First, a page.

Ireland is wasting over one million meals a day

Date released: June 27, 2024

  • Ireland generated 750,000 tonnes of food waste in 2022.
  • Food waste in Ireland has not significantly decreased over the first three years of national reporting.
  • 70 per cent of food waste was generated by businesses and industries across the food supply chain, 30 per cent by households. 

27 June 2024: New figures released by the Environmental Protection Agency (EPA) today show that over 750,000 tonnes of food waste was generated in Ireland in 2022. There has been no significant change in the amount of food waste generated in the first three years of national statistics reporting (for years 2020, 2021 and 2022).

Over 70 per cent of food waste was generated by food & drink sector businesses and 30 per cent by households. This is food wasted during production, manufacturing and processing, distribution, at retail level, in restaurants and in our homes.

David Flynn, Director of the EPA’s Office of Environmental Sustainability said:

“As a nation, Ireland is wasting too much food – over one million meals a day - which is a significant resource and economic loss. With 70 per cent of food waste generated by food & drink businesses across the supply chain, there is a clear obligation on this sector to focus on preventing food waste. Signing up to the EPA’s Food Waste Charter is a positive statement that your business is serious about taking action to measure and reduce food waste. 

Unavoidable food waste should be segregated for recycling. Waste collectors are required to provide an organic waste bin so all businesses should now have a 3-bin system in place.”

Warren Phelan, Programme Manager, EPA Circular Economy Programme said:

“Waste collectors are obliged to provide their household customers with a food waste collection service since January 2024. Greater coverage and rollout of the organic waste bin is key to segregating food waste and increasing recycling through composting and anaerobic digestion.

Food waste costs households an average of €700 per year. Knowing the food you waste is the first step to prevent waste at home and the EPA’s Stop Food Waste programme provides lots of practical information to support householders.”

Further information: Emily Williamson, EPA Media Relations Office 053-9170770 (24 hours) or

Notes to Editor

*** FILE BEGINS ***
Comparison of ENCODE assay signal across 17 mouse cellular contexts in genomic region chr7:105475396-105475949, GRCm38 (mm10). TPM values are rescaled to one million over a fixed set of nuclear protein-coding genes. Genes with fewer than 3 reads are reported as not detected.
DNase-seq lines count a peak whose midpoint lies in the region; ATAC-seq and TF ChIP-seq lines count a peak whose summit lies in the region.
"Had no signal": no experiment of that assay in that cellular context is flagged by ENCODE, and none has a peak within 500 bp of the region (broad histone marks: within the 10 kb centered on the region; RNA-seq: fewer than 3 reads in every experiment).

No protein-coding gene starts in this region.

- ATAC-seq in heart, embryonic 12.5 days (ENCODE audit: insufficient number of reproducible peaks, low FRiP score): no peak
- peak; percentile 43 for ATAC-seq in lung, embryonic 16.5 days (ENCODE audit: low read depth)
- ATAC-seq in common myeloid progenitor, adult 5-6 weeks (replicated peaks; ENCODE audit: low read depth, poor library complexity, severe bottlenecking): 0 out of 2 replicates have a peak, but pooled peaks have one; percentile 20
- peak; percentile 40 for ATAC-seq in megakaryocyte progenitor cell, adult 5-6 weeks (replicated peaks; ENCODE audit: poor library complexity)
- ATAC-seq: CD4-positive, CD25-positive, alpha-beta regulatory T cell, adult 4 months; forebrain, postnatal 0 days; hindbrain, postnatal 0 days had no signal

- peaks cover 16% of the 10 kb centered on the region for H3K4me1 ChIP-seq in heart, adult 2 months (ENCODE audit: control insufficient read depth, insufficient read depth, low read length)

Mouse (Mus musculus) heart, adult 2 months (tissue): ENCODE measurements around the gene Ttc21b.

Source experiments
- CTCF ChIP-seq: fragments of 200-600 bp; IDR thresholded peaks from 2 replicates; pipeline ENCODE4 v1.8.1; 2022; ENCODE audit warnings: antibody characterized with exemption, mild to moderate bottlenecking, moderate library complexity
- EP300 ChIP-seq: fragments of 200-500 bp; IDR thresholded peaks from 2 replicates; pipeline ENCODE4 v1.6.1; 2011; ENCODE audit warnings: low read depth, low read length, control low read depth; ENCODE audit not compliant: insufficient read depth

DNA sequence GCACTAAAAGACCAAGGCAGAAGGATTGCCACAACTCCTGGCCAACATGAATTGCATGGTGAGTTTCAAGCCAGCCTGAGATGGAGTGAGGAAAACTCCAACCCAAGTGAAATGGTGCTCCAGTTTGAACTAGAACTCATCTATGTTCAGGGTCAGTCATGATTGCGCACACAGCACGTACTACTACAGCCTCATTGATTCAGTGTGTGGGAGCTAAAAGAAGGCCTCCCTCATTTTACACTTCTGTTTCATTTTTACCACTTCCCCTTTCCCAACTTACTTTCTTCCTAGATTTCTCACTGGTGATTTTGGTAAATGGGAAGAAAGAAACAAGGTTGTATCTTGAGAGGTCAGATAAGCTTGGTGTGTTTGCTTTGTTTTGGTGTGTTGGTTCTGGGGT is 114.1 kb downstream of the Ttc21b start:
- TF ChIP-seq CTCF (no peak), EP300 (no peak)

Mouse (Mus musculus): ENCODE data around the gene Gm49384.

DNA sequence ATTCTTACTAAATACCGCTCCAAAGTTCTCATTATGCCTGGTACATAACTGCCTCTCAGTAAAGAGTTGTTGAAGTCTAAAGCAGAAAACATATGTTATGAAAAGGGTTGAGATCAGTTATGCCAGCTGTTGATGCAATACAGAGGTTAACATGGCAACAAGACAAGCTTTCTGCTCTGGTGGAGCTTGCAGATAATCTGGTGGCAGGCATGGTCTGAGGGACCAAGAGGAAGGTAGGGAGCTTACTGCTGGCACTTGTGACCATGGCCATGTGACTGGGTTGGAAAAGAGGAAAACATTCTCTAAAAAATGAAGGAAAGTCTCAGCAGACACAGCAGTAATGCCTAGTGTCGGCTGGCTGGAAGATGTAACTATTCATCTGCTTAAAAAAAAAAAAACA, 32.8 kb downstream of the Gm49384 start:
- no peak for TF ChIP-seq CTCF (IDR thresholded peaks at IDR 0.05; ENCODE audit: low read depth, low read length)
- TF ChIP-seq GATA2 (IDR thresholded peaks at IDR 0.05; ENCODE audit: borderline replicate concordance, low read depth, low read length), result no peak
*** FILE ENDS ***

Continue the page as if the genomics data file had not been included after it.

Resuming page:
• In 2022, Ireland generated 750,000 tonnes of food waste across primary production, manufacturing & processing, distribution & retail, restaurants & food services, and households. For more information see: Food Waste Statistics | Environmental Protection Agency (
  • United Nations Sustainable Development Goal 12.3 aims, by 2030, to halve per capita global food waste at the retail and consumer levels and to reduce food losses along production and supply chains, including post-harvest losses.
  • The Environmental Protection Agency has a statutory obligation to establish national food waste prevention programmes.
  • The Food Waste Charter is the EPA’s business-focussed food waste prevention initiative, and its delivery is a key action in the government’s National Food Waste Prevention Roadmap. Membership of the Food Waste Charter is open to any businesses that produce, process, manufacture, distribute or sell food and drink and to supporting organisations that commit to championing the Food Waste Charter within their areas of responsibility.
  • State Agencies play a key role in supporting and developing the food and drink sector in Ireland. Five State Agencies (Bord Bia, Bord Iascaigh Mhara, Enterprise Ireland, Fáilte Ireland and Teagasc) have pledged their commitment to the Food Waste Charter.
  • Businesses that sign up to the Food Waste Charter commit to measure (monitor and track their food waste), reduce (identify and take at least one target-based action to reduce food waste) and report (annually on progress towards measurable outcomes and achievements) on their food waste. There are currently 37 members (19 manufacturing & processing, 5 retail, 13 restaurant and food services)
  • A general approach on amendments to EU waste legislation which will introduce mandatory food waste reduction targets by 2030 was approved last week. These targets are a 10% reduction in food waste in processing & manufacturing and a 30% (per capita) reduction jointly at retail and consumption (restaurants, food services and households).
  • Today the EPA is hosting a Food Waste Forum networking event for the food & drink sector, marking a year since the Food Waste Charter launched.
  • Waste collection operators have a legal obligation to provide a 3-bin service to commercial customers and households – general waste, recyclables and bio-waste (certain exemptions apply).